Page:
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If they follow through on this, and I hope they do, Good Riddance. I was hoping this Goat **** would get cnxed before it started wreaking havoc in the community. I finally got to see the test bird from Charlie West a couple weeks ago and got a thorough tour from one of the engineers. Even they said the program had turned into a complete boondoggle, especially since they cut the moving map as a cost-cutting measure. No nav, AND no moving map?!? That's an improvement how???? I'm 28 years old and I hope I retire in an H3.

post-1861-125252224838_thumb.jpg

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Guest Hueypilot812

If they follow through on this, and I hope they do, Good Riddance. I was hoping this Goat **** would get cnxed before it started wreaking havoc in the community. I finally got to see the test bird from Charlie West a couple weeks ago and got a thorough tour from one of the engineers. Even they said the program had turned into a complete boondoggle, especially since they cut the moving map as a cost-cutting measure. No nav, AND no moving map?!? That's an improvement how???? I'm 28 years old and I hope I retire in an H3.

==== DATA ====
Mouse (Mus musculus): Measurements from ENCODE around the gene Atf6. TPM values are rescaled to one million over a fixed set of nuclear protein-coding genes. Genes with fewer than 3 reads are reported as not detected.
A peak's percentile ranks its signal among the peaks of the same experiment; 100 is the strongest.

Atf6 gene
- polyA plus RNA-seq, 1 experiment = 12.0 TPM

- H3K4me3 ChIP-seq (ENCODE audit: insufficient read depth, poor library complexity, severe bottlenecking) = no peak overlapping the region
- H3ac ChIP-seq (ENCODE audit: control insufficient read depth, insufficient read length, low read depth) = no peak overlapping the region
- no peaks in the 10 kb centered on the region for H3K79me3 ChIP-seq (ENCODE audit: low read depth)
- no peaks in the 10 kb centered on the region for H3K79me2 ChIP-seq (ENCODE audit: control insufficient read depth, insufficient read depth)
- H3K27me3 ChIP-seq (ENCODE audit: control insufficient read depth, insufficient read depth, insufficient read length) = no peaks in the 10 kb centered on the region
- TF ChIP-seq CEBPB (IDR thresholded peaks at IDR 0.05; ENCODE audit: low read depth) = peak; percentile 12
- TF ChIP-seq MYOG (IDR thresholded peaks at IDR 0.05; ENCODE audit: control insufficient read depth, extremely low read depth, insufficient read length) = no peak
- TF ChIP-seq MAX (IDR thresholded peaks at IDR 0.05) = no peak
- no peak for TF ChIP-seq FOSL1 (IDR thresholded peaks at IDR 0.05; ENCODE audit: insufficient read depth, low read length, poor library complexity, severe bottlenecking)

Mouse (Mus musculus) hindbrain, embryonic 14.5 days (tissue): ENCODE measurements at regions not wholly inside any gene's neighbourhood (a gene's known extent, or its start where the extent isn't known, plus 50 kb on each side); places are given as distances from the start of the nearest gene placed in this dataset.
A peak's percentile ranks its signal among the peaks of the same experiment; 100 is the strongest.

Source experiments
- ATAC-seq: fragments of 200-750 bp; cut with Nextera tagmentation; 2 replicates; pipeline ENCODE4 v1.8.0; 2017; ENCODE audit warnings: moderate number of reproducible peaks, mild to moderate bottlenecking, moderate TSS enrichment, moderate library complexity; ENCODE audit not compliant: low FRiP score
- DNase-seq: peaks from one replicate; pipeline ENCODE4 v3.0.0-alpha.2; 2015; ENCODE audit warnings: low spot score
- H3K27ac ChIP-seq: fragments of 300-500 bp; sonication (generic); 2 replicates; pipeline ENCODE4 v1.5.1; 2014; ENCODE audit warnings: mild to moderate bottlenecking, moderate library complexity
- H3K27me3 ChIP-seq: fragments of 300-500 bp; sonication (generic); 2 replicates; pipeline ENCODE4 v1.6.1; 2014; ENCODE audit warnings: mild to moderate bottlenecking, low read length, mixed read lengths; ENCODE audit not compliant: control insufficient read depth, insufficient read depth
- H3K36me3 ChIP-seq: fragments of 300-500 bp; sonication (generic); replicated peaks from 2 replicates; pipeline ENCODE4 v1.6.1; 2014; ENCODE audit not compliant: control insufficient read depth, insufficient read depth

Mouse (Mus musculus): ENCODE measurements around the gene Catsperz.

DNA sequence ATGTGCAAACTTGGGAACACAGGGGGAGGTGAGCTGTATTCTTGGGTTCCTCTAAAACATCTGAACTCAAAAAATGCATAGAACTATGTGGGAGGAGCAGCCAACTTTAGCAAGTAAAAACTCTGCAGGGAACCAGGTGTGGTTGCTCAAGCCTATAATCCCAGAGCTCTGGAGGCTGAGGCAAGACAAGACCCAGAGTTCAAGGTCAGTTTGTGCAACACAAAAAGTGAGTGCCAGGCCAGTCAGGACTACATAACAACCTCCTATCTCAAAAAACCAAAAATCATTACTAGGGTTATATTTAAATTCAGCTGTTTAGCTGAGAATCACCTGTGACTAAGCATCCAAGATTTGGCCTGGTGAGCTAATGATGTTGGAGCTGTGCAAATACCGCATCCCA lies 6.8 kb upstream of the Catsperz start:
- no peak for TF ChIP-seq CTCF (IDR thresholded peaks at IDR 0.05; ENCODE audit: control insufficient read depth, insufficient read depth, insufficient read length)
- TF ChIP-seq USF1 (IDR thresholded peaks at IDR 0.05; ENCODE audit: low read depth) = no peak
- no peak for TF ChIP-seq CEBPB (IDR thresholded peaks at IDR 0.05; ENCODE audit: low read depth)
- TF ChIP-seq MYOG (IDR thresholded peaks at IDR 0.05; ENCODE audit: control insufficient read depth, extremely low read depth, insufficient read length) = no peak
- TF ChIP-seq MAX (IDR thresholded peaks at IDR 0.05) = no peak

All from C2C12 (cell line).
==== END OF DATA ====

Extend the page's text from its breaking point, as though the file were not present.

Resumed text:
From what I understood, Navs (or CSOs...whatever they are called these days) were supposed to remain on the AMP for tac missions. The program turned into a boondoggle not because the AMP was a bad idea or because the improvements weren't any good, but because of the standard contracting/political issues that go into large procurement programs. It seems there are always those folks who'll cling to the past no matter what. The fact is, current Herks are rapidly becoming obsolete from a global navigation standpoint and something's gotta change.

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The ignorance and anti-technology of many (not all) legacy herk drivers disturbs me. Especially the ones that have never seen a glass cockpit, and want nothing to do w/ one.

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The ignorance and anti-technology of many (not all) legacy herk drivers disturbs me. Especially the ones that have never seen a glass cockpit, and want nothing to do w/ one.

Three questions: First, what evidence of "anti-technology" in legacy herk drivers have you seen? I'd appreciate first hand experience not third hand anecdotal evidence. No one I know prefered the E to the H3.

Second, what does your statement have to do with this thread about the cancellation of AMP'd legacy birds?

More specifically, do you think this program died because legacy guys didn't want the plane or because AF contracting couldn't get it's shit together to make it happen?

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The ignorance and anti-technology of many (not all) legacy herk drivers disturbs me. Especially the ones that have never seen a glass cockpit, and want nothing to do w/ one.

I guess I would agree that anyone that speaks categorically about anything that they don't have direct experience with probably shouldn't do that. That said, I'd be careful about assuming that the AMP discussion is as simple as the old dudes that don't want the J model, for example.